Sequels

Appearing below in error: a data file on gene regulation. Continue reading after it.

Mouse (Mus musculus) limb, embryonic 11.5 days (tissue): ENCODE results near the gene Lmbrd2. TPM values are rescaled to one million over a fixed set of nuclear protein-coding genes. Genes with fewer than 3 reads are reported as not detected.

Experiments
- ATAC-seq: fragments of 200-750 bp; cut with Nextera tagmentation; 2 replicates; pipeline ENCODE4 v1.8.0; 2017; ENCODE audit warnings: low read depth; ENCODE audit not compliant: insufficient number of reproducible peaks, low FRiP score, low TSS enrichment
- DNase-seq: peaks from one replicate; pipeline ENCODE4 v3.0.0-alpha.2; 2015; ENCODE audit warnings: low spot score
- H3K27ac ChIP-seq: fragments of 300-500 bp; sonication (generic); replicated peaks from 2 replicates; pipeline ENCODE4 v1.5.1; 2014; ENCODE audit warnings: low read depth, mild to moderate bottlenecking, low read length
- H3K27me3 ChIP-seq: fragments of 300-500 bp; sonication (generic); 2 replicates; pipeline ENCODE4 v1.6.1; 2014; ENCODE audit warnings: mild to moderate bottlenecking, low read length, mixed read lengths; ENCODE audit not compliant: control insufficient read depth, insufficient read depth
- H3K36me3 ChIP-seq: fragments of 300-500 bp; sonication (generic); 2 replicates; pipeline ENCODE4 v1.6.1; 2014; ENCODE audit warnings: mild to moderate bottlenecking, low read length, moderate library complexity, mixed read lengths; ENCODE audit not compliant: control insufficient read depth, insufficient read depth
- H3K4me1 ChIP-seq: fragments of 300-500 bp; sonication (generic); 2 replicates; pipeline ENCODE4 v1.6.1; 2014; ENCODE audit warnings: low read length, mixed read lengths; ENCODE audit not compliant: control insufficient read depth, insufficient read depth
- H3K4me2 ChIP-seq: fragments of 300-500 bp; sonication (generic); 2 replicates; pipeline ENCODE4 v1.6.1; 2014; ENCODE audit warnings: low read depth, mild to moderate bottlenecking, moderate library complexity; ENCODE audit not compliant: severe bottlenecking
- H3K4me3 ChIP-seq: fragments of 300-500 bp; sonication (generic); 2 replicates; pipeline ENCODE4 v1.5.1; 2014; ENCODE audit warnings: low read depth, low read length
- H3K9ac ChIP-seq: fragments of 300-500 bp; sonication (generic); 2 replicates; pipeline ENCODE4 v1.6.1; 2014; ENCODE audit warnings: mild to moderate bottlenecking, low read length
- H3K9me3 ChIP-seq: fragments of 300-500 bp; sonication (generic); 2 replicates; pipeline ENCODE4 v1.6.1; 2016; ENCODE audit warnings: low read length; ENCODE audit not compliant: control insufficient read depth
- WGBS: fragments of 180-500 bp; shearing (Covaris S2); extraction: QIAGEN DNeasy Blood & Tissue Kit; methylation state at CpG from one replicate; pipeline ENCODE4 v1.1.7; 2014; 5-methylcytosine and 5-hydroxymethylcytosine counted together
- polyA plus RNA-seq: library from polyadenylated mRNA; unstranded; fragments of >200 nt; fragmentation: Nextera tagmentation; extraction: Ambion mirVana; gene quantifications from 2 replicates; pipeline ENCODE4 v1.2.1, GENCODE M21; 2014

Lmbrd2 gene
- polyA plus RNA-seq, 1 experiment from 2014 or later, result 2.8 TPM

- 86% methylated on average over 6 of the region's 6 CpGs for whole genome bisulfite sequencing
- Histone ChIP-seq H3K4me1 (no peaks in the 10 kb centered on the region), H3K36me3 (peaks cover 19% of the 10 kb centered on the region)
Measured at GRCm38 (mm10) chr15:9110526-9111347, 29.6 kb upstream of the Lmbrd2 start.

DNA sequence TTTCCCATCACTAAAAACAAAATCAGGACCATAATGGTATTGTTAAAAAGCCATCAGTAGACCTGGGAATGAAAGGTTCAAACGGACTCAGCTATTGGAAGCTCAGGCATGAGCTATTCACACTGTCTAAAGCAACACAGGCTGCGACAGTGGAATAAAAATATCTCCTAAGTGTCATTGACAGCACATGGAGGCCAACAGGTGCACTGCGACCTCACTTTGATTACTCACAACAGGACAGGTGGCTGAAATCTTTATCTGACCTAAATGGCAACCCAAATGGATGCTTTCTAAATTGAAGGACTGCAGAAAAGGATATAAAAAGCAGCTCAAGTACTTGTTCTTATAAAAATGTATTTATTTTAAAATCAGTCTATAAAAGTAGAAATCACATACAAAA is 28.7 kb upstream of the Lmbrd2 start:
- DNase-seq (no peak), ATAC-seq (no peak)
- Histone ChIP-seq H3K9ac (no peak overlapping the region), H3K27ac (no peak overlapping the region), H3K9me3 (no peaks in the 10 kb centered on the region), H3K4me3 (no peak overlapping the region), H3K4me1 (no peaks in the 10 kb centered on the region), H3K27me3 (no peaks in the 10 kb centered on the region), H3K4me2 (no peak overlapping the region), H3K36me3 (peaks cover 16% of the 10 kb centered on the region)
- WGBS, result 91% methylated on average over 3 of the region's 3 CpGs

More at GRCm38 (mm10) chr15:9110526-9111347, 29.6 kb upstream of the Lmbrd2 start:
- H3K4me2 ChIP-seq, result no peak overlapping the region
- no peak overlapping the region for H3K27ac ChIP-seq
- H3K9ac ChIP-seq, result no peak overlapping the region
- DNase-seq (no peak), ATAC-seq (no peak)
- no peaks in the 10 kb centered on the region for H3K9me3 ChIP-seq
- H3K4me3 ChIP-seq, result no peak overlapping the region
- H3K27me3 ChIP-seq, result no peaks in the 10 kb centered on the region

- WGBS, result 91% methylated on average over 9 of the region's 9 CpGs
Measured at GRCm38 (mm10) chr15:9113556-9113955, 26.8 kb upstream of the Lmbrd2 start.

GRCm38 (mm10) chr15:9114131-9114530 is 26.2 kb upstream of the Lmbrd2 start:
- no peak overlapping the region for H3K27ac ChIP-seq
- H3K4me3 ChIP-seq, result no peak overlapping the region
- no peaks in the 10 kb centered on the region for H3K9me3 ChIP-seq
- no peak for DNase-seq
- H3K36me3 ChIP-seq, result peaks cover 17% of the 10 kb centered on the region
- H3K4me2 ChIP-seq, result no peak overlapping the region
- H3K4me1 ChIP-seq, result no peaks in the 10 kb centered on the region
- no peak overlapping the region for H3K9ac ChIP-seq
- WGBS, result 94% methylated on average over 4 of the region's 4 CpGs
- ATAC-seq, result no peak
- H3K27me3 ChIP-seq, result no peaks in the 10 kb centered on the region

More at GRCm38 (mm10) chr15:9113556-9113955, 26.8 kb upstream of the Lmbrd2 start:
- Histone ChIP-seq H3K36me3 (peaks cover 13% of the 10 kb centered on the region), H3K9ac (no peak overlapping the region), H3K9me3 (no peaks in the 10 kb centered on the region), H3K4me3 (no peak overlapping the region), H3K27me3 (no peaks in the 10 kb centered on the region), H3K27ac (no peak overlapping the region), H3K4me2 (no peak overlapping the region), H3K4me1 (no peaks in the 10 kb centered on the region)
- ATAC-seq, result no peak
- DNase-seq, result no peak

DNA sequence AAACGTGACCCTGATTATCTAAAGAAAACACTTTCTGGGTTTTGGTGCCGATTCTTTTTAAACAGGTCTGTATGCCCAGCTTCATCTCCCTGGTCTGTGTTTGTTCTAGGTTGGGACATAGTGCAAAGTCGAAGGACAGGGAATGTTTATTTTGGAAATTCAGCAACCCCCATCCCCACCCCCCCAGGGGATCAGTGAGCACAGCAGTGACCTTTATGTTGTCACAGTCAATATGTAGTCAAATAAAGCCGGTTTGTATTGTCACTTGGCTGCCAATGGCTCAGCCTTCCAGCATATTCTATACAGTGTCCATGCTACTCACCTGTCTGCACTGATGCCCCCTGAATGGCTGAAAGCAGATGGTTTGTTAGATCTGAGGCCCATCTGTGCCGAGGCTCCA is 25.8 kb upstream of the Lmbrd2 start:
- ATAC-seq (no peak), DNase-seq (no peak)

As of 2009, Friday the 13th has spawned ten sequels, including a crossover film with A Nightmare on Elm Street villain Freddy Krueger. Friday the 13th Part 2 (1981) introduced Jason Voorhees, the son of Mrs. Voorhees, as the primary antagonist, which would continue for the remaining sequels (with exception of the fifth movie) and related works. Most of the sequels were filmed on larger budgets than the original. In comparison, Friday the 13th' had a budget of $550,000, while the first sequel was given a budget of $1.25 million.[1] At the time of its release, Freddy vs. Jason had the largest budget, at $25 million.[30] All of the sequels repeated the premise of the original, so the filmmakers made tweaks to provide freshness. Changes involved an addition to the title—as opposed to a number attached to the end—like "The Final Chapter" and "Jason Takes Manhattan", or filming the movie in 3-D, as Miner did for Friday the 13th Part III (1982).[31] One major addition that would affect the entire film series was the addition of Jason's hockey mask in the third film; this mask would become one of the most recognizable images in popular culture.[32] Cunningham did not direct any of the film's sequels, though he did act as producer on the later installments; he initially did not want Jason Voorhees to be resurrected for the sequel.[citation needed]